The all new 2019 Roxa R3S 130 impressed testers with its rigidly solid fore-aft backbone in a lightweight, all-Grilamid four-buckle three-piece. This is a tall and upright bruiser that long-legged experts will appreciate for its serious push-back against a long lever arm. Our shorter testers had a hard time getting out over the front of this feather weight All-Mountain crusher and wished they had the R3S 110 to try.
While the shell and cuff are from the same mold as used by the Element 120, the traditional tongue I.R. Freeride MS liner offers a little more room in the R3S, though testers say this 99 mm falls to the narrow side of the medium width group, as one would expect. Testers say the entry is a little dicey, as the lower shell is very stiff and the traditional tongue style liner doesn't always stay in place to pad the cabrio opening's edges, so taking a little extra time to sneak one's way in was wise, they said. Molding the full-thermo I.R. (Intuition-Roxa) liner is the key to easily evening-out the initially inconsistent fit, testers found.
Full Grilamid plastic is used in the R3S 130's shell, cuff and tongue, so its stiffness is not a surprise. The cuff is tall on the leg and upright in angle, and there's an extra buckle on the R3S, as opposed to the Element's three clasp affair—so this is a beast of a boot that needs a tall, strong skier to truly appreciate what is has to offer. Testers said huge (and mainly untapped, for them) power reserves are what the R3S has to offer in probably the most dramatic raw power-to-weight ratio of the test. This said, the angle and stiffness of the cuff made it tough for our team to take advantage of it, and a few of them surmised that the R3S 110, for $150 less, might be more their speed.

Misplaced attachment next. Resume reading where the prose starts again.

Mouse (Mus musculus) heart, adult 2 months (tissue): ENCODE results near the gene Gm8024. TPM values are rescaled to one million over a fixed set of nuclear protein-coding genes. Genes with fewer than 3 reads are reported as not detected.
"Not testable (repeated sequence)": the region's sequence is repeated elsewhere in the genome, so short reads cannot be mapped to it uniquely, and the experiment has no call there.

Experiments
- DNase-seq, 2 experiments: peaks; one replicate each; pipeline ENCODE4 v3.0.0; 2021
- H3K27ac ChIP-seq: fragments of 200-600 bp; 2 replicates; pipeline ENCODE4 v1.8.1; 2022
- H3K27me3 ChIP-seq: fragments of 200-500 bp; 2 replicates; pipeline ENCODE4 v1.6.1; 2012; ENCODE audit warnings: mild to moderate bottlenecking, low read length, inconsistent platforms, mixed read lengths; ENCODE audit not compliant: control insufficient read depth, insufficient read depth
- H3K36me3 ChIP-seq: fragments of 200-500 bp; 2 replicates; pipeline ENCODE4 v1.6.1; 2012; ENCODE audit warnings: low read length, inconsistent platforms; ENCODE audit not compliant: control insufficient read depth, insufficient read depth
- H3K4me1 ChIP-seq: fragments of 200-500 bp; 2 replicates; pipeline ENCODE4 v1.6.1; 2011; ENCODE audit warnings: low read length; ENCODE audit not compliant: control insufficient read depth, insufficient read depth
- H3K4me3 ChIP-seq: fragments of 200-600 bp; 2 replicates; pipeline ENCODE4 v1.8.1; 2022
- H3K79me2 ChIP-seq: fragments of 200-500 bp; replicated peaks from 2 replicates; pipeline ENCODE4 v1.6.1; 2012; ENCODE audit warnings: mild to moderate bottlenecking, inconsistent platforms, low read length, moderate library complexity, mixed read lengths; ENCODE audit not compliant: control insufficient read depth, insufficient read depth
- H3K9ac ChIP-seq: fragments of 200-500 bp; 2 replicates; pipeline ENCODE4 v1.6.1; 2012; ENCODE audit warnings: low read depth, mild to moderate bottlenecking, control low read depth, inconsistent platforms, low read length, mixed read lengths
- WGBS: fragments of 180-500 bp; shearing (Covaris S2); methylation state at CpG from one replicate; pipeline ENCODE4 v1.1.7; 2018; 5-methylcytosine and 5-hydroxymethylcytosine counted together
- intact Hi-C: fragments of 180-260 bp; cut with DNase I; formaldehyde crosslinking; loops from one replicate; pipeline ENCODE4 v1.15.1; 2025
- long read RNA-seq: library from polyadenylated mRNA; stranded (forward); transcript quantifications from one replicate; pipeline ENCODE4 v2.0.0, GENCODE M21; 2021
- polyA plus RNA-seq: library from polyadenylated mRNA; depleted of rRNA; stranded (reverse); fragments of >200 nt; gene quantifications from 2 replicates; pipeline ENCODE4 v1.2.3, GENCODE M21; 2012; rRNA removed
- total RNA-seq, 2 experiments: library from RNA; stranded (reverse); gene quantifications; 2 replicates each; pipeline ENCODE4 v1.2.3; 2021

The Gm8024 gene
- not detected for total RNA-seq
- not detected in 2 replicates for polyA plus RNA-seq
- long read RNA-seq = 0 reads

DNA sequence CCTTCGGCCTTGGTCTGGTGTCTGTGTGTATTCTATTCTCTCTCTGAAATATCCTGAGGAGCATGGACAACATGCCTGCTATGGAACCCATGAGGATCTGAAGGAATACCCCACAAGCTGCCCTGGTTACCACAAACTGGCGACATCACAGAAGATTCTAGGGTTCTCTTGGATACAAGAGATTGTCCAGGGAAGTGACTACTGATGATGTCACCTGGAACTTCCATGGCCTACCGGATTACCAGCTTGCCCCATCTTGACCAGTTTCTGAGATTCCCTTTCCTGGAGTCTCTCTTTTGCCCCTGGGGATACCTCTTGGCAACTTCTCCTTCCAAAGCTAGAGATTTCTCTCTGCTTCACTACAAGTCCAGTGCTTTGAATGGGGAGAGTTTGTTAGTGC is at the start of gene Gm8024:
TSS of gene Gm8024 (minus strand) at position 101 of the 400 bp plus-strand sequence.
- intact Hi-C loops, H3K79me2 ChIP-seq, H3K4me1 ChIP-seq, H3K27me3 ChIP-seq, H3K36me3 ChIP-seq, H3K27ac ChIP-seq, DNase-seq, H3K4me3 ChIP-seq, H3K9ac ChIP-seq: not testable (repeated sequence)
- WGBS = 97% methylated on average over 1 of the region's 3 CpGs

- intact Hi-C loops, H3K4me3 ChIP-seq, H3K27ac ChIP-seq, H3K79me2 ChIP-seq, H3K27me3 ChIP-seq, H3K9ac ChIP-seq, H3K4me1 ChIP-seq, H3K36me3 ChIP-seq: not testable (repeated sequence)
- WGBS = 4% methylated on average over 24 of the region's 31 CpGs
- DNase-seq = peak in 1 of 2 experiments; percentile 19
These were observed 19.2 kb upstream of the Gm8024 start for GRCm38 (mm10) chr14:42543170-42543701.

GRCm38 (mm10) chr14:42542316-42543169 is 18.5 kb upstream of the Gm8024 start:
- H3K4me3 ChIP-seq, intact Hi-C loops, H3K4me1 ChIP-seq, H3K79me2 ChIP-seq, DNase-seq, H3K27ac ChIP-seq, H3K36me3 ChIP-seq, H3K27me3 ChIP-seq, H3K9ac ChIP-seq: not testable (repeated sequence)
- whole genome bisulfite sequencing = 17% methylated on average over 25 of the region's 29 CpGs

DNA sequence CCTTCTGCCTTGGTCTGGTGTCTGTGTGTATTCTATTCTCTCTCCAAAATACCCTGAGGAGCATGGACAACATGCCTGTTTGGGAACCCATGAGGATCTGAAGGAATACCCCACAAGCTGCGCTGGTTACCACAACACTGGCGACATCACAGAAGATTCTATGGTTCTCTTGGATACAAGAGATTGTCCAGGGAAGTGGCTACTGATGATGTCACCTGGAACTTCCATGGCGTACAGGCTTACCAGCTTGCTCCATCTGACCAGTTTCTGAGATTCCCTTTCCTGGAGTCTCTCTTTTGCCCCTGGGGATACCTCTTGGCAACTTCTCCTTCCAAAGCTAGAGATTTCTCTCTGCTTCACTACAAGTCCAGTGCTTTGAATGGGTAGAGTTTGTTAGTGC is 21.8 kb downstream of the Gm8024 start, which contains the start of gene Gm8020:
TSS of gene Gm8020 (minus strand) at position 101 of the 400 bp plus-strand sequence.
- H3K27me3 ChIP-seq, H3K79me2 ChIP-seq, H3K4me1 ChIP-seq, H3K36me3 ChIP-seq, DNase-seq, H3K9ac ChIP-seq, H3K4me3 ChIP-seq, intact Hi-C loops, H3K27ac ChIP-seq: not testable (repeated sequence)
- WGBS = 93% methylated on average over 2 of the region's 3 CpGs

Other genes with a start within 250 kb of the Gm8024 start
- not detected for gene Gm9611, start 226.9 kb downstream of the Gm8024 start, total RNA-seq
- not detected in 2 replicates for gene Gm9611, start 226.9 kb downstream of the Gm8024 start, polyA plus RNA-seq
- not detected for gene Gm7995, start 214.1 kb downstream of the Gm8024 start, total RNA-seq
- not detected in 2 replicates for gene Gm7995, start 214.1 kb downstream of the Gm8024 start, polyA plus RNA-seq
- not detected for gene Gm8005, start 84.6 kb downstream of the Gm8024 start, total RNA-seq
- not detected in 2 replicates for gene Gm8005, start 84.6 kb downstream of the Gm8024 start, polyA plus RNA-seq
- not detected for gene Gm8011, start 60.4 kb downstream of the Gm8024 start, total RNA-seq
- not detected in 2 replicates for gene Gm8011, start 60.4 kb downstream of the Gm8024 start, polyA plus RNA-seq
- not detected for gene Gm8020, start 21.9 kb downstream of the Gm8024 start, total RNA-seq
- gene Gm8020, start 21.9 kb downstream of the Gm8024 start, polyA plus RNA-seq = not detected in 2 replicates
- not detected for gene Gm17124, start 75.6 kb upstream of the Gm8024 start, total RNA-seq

While there is a flex adjustment available, the R3S's D.R.I. Chassis Tuning insert limits the amount of change there, keeping this a stout flexer in both modes. Double liner pull loops and an adjustable rear spoiler offer some convenience and options to adjust for stance and calf fit. GripWalk soles are an option here as well.
“The boot has limited range from a stance and balance perspective. It was quite challenging for me to find home base. The only place to be is excessively pinned to the front of the cuff, trying to stay in the driver's seat.” -- Marc Stewart
“The upright, stiff cuff puts a skier on his heels--not easy to get over the front of the skis.” -- Mike Evans
“Your instep gets bit on the way into the cabrio lower.” -- Jim Morris